Bahrain Vacation Trips
Bahrain History - Al Khalifa ascendancy to Bahrain and their treaties with the British
Vacation Holiday Trips offers travel tips and information for top travel places and best destinations. We feature links, resources and large selection of budget airlines, chartered planes, sea cruises, ferries, travel agencies, land transports and attractions including beaches, medical tourism, retirement homes, historical and pilgrimage tours.
Fourteen years later after gaining power of Bani Utbah, the Al Khalifa family moved to Bahrain in 1797 as settlers in Jaww, and later moved to Riffa. They were originally from Kuwait but had left it in 1766. According to a tradition preserved by the Al-Sabah family, the reason why the ancestors of their section and those of the Al-Khalifa section came to Kuwait was that they had been expelled by the Turks from Umm Qasr upon Khor Zubair, an earlier seat from which they had been accustomed to prey as brigands upon the caravans of Basra and as pirates upon the shipping of the Shatt Al Arab.
In the early nineteenth centuriy, Bahrain was invaded by both the Omanis and the Al Sauds, and in 1802 it was governed by a twelve year old child, when the Omani ruler Sayyid Sultan installed his son, Salim, as Governor in the Arad Fort.
In 1820, the Al Khalifa rule to Bahrain became active, but it was buttressed when it entered into a treaty relationship with Britain, which was by then the dominant military power in the Persian Gulf. This treaty granted the Al Khalifa the title of Rulers of Bahrain. It was the first of several treaties including the 1861 Perpetual Truce of Peace and Friendship, which was further revised in 1892 and 1951. In the 19th century, the Al-Khalifas controlled the main archipelago of Bahrain, the Hawar Islands and the section of the Qatar peninsula around Zubarah called the Zubarah Bloc. The Al Bin Ali played a part in helping the Al Khalifa to retain possession of their new territory in the early days. Between 1869 and 1872 Midhat Pasha brought the islands nominally under the authority of the Ottoman Empire with coordination with the British and Ottoman ships starting appearing in the area.
This treaty was similar to those entered into by the British Government with the other Persian Gulf principalities. It specified that the ruler could not dispose of any of his territory except to the United Kingdom and could not enter into relationships with any foreign government without British consent. In return the British promised to protect Bahrain from all aggression by sea and to lend support in case of land attack. More importantly the British promised to support the rule of the Al Khalifa in Bahrain, securing its unstable position as rulers of the country. According to SOAS academic, Nelida Fuccaro:
“ From this perspective state building under the Al Khalifa shayks should not be considered exclusively as the result of Britain’s informal empire in the Persian Gulf. In fact, it was a long process of strategic negotiation with different sections of the local population in order to establish a pre-eminence of their particularly artistic Sunni/Bedouin tradition of family rule.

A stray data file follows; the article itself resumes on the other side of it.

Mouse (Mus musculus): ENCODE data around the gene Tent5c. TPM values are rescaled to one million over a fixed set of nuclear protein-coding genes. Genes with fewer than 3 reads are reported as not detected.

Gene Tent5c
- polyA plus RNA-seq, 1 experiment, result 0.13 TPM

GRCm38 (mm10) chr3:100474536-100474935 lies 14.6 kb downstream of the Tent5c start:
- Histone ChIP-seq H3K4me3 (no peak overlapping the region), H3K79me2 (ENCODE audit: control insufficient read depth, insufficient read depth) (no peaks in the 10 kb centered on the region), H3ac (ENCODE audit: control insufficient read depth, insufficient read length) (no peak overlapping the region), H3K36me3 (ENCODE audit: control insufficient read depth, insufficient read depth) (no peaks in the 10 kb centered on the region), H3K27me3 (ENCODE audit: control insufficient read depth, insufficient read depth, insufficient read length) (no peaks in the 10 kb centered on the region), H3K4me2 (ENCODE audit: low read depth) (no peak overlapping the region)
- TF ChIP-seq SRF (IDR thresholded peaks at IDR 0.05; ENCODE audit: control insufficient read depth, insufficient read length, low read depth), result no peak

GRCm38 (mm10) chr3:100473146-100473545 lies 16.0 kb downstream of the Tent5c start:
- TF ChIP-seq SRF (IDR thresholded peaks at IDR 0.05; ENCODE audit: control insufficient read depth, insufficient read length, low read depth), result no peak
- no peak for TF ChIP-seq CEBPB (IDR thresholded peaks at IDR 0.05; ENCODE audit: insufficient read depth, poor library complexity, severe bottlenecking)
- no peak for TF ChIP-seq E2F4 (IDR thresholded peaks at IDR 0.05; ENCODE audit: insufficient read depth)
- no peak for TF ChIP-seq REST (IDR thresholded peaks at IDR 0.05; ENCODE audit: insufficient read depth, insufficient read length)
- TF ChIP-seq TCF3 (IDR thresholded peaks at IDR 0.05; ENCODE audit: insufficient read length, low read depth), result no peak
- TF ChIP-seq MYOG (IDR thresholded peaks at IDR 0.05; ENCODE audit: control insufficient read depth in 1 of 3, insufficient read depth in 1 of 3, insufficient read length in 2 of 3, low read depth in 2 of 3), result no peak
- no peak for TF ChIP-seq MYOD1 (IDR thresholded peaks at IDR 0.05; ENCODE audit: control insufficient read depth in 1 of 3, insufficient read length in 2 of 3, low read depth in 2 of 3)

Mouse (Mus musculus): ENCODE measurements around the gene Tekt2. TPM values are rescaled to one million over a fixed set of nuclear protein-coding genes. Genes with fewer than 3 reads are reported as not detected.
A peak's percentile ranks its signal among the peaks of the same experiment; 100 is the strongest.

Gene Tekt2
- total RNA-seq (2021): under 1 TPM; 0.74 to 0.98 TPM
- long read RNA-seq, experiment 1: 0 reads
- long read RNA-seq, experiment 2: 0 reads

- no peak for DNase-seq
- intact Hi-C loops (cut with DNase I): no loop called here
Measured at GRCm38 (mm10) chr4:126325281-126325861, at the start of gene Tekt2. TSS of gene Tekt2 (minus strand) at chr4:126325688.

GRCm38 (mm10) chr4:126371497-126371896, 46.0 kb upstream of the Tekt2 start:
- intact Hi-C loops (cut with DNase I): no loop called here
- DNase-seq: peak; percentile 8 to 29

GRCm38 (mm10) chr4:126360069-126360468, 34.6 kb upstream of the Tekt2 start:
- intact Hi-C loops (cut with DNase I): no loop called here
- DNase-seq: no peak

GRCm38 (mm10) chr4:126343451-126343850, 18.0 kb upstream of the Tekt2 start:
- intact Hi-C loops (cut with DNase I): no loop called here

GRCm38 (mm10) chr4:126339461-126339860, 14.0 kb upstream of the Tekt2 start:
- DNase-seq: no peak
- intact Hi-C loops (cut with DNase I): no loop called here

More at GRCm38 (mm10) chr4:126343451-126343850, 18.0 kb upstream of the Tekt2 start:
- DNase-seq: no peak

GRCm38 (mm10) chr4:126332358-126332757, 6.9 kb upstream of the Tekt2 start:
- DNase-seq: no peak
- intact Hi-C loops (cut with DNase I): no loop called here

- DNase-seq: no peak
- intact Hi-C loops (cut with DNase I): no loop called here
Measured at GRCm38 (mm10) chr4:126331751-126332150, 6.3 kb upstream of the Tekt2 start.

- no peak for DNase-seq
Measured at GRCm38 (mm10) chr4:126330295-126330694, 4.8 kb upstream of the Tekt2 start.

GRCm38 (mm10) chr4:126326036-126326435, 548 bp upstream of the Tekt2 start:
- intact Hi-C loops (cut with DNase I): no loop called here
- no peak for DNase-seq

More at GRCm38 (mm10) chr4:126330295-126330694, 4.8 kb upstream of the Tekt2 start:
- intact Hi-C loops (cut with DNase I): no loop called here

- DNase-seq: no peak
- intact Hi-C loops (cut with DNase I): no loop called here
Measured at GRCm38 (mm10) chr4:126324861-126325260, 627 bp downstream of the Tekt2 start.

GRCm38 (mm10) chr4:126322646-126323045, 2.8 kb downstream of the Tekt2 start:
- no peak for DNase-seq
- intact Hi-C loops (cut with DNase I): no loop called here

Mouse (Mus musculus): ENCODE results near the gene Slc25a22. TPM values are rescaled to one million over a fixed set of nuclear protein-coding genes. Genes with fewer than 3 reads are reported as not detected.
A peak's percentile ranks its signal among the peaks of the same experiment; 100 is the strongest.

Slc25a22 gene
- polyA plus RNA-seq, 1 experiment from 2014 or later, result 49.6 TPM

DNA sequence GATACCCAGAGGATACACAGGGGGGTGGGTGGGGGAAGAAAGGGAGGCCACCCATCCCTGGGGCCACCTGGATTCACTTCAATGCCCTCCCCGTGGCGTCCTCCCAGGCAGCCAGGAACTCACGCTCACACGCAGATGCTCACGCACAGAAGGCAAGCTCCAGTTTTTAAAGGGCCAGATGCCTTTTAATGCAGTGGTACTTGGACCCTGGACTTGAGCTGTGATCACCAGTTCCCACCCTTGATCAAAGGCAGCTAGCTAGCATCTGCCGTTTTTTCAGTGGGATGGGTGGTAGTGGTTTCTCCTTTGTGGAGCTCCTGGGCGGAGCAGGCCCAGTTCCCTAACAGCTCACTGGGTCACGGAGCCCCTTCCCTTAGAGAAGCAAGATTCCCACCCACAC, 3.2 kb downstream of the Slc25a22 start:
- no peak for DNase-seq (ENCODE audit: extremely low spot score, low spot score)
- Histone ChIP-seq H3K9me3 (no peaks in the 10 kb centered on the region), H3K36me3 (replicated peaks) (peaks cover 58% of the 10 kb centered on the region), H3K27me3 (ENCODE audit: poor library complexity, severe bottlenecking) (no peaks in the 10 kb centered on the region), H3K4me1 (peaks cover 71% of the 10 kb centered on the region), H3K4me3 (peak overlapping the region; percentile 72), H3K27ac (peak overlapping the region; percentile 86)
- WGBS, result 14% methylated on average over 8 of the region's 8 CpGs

Peace and trade brought a new prosperity. Bahrain was no longer dependent upon pearling, and by the mid-19th century it became the pre-eminent trading centre in the Persian Gulf, overtaking rivals Basra, Kuwait, and finally in the 1870s, Muscat. At the same time, Bahrain’s socio-economic development began to diverge from the rest of the Persian Gulf: it transformed itself from a tribal trading centre in to a modern state. This process was spurred by the attraction of large numbers of Persian, Huwala, and Indian merchant families who set up businesses on the island, making it the hub of a web of trade routes across the Persian Gulf, Persia and the Indian sub-continent. A contemporary account of Manama in 1862 found:
“ Mixed with the indigenous population are numerous strangers and settlers, some of whom have been established here for many generations back, attracted from other lands by the profits of either commerce or the pearl fishery, and still retaining more or less the physiognomy and garb of their native countries. Thus the gay-coloured dress of the southern Persian, the saffron-stained vest of Oman, the white robe of Nejed, and the striped gown of Bagdad, are often to be seen mingling with the light garments of Bahreyn, its blue and red turban, its white silk-fringed cloth worn Banian fashion round the waist, and its frock-like overall; while a small but unmistakable colony of Indians, merchants by profession, and mainly from Guzerat, Cutch, and their vicinity, keep up here all their peculiarities of costume and manner, and live among the motley crowd, ‘among them, but not of them’.